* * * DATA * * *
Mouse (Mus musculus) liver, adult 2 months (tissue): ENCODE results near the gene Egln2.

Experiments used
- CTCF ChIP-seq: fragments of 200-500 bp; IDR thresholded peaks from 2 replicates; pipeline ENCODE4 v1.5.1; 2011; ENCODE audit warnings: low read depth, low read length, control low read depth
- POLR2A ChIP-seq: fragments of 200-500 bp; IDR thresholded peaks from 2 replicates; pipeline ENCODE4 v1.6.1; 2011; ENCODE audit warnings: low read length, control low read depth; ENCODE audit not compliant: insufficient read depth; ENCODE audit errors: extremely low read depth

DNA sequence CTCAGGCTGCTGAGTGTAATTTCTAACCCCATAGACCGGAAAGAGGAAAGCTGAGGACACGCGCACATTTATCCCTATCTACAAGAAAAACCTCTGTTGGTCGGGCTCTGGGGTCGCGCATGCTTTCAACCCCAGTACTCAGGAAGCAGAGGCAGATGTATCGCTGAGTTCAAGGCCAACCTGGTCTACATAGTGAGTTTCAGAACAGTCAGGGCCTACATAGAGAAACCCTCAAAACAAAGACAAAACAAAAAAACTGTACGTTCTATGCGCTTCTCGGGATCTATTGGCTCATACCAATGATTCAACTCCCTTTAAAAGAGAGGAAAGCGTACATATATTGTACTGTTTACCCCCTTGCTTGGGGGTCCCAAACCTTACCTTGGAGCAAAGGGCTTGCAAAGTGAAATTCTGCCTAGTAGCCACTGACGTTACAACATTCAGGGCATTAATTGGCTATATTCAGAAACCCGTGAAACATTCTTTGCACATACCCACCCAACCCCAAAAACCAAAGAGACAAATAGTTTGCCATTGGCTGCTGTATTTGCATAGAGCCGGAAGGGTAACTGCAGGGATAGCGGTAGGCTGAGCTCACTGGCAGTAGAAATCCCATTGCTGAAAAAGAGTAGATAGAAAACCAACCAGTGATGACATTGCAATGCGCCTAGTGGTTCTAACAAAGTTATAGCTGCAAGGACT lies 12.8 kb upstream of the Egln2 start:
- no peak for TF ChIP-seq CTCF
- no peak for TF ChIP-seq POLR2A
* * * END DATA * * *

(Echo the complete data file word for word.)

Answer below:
Mouse (Mus musculus) liver, adult 2 months (tissue): ENCODE results near the gene Egln2.

Experiments used
- CTCF ChIP-seq: fragments of 200-500 bp; IDR thresholded peaks from 2 replicates; pipeline ENCODE4 v1.5.1; 2011; ENCODE audit warnings: low read depth, low read length, control low read depth
- POLR2A ChIP-seq: fragments of 200-500 bp; IDR thresholded peaks from 2 replicates; pipeline ENCODE4 v1.6.1; 2011; ENCODE audit warnings: low read length, control low read depth; ENCODE audit not compliant: insufficient read depth; ENCODE audit errors: extremely low read depth

DNA sequence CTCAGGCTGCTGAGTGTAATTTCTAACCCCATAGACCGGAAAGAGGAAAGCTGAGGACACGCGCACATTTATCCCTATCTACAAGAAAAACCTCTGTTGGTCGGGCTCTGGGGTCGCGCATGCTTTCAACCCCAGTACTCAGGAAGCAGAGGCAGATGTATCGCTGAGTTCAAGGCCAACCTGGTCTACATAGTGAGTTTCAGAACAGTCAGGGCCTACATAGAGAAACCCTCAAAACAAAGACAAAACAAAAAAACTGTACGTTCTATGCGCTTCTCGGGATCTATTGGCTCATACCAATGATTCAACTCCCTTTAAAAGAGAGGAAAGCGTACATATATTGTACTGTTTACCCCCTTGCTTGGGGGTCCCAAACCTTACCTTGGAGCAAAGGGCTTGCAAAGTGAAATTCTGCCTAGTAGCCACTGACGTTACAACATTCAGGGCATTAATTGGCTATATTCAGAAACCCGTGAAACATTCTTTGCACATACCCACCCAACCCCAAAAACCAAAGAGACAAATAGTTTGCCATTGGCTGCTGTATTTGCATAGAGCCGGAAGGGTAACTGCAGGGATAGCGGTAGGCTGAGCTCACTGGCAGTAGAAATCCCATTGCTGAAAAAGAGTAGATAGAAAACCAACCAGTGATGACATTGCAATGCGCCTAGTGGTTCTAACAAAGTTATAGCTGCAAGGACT lies 12.8 kb upstream of the Egln2 start:
- no peak for TF ChIP-seq CTCF
- no peak for TF ChIP-seq POLR2A